Issues: Due process; Exculpatory evidence; Brady v. Maryland; People v. Chenault; People v. Lester; Suppression of evidence; People v. Davis; Discovery; People v. Walton; Undiscovered evidence; People v. Harris; Expert testimony; MRE 702; Gilbert v. DaimlerChrysler Co.; People v. Jones; Right to counsel; United States v. Cronic; People v. Williams; Maine v. Moulton; U.S. v. Ross (6th Cir.); Ineffective assistance of counsel; U.S. Const., amend. VI; Const. 1963, art. 1, § 20; People v. Cline; People v. Jordan; People v. LeBlanc; Trial strategy; People v. Matuszak; Sentencing; Scoring of OV 3; MCL 777.33; People v. Cathey; People v. McDonald; Sexual assault nurse examiner (SANE)
Court: Michigan Court of Appeals (Unpublished)
Case Name: People v. Clark
e-Journal Number: 57412
Judge(s): Per Curiam - Cavanagh, Owens, and Stephens
The court held that the defendant was not denied his right to due process or counsel, his counsel was not ineffective, and the trial court did not err in admitting expert testimony. However, it did err in scoring OV 3 at 10 points. He was convicted of CSC III and domestic violence. He was sentenced to serve concurrent terms of 10 to 15 years for the CSC III conviction, and 93 days for the domestic violence conviction. On appeal, the court rejected his argument that his right to due process was violated when images of the victim's exterior genitalia and anus taken during a colposcope examination by a SANE were not produced. "Given the nurse's testimony that she did not observe any external injury to the anus or genitalia, it appears the images were cumulative in that they would have only confirmed that the nurse did not see any injuries during her examination" of the victim. "Thus, admission of the images would not have put the whole case in such a different light as to undermine confidence in the verdict." It next rejected his argument that the testimony of the SANE who examined the victim was improper expert testimony as it was not subjected to scrutiny required of scientific data. "In light of the nurse's experience and training as a certified SANE, the trial court allowing her to give an expert opinion was not an abuse of discretion." The court also rejected his claim that he was deprived of his right to counsel during his competency hearing. "The trial court accepted defendant's representation that he considered the competency report with his attorneys and accepted the stipulation that defendant was competent. It is evident that defendant was not deprived of his right of counsel during this critical stage of the proceedings." It further rejected his argument that his trial counsel was deficient in not requesting that the jury hear a recording of a police officer interviewing defendant that would allegedly have contradicted the officer's trial testimony, and in failing to exclude two possibly biased jurors from the jury. "Unless defendant's trial counsel knew that the recording unequivocally refuted the officer's testimony, which it does not, defendant has not demonstrated that failure to request that the recording be played was not sound trial strategy." Trial counsel's performance was not deficient for failing to excuse two jurors because counsel could have reasonably determined that both jurors would be able to approach trial with an open mind. The court agreed with defendant that the trial court erred in scoring OV 3 at 10 points, holding there was insufficient evidence to support the finding that the victim "was physically injured by the assault and required medical treatment." It ordered correction of his PSIR to reflect an OV 3 scoring of 0. However, the correction did "not warrant a resentencing when defendant's guidelines remain the same." Affirmed.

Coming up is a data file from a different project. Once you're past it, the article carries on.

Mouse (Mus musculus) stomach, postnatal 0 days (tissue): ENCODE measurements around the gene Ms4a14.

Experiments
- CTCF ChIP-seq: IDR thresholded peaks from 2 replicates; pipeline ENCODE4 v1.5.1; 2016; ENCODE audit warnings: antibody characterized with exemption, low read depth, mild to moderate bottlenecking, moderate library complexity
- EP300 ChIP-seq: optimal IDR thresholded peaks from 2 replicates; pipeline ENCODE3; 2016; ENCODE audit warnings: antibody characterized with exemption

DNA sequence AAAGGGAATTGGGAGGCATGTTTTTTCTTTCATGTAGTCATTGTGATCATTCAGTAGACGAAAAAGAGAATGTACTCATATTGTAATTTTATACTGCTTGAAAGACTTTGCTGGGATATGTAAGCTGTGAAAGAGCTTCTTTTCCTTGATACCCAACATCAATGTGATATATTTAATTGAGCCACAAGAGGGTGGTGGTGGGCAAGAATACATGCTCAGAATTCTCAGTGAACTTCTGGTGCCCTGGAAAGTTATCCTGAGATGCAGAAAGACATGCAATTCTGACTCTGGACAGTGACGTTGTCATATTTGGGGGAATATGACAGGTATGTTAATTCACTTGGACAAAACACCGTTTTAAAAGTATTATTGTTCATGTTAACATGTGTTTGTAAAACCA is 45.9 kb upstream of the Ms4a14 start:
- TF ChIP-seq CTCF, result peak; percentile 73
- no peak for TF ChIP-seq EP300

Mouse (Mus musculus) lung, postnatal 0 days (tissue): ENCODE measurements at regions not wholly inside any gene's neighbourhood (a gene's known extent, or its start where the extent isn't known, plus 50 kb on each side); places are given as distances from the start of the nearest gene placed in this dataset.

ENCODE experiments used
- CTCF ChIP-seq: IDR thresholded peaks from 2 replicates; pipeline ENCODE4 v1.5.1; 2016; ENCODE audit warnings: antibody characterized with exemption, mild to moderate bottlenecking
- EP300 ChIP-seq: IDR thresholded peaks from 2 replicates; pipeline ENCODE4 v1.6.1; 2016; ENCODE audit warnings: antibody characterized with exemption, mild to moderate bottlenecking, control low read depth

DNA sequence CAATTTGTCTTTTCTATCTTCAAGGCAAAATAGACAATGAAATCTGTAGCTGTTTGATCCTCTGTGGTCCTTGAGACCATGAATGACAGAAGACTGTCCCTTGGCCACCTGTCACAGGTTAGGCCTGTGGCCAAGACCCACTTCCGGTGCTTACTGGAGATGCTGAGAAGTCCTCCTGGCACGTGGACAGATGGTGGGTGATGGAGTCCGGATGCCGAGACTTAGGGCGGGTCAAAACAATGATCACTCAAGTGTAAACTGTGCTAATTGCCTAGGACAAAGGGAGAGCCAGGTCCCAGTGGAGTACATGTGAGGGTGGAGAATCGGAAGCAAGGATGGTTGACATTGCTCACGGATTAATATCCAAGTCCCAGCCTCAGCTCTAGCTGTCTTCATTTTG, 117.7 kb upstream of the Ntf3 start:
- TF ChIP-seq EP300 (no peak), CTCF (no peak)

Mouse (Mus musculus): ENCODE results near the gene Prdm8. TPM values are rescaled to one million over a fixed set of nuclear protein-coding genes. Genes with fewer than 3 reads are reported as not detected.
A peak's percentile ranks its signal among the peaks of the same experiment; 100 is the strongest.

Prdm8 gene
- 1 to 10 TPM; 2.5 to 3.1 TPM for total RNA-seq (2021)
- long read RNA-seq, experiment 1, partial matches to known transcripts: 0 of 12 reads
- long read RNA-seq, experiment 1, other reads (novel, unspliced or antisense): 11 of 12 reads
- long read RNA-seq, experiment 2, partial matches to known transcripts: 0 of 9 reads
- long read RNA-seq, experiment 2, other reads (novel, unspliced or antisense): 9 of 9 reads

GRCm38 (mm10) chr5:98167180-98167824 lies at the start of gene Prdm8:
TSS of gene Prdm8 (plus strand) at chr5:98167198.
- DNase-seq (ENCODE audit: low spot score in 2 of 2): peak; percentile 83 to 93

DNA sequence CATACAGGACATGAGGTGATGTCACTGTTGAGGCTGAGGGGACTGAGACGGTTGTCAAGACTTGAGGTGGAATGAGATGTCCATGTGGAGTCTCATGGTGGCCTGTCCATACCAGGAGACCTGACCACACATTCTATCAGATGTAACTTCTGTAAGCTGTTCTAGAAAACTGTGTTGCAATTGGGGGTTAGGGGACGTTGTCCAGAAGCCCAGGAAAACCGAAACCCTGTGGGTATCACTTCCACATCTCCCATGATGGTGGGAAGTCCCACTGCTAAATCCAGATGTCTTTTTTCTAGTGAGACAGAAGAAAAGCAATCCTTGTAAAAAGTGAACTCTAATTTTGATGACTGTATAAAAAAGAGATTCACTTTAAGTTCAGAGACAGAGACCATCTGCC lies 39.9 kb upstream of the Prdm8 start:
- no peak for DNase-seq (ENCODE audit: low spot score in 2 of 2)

Issues: Sentencing; Departure from guidelines; MCL 769.34(3); Whether the factors considered by the trial court for departure were "substantial and compelling" and "objective and verifiable"; People v. Babcock; People v. Abramski; Embezzlement (MCL 750.174)
Court: Michigan Court of Appeals (Unpublished)
Case Name: People v. Enos
e-Journal Number: 57401
Judge(s): Per Curiam - Borrello, Servitto, and Beckering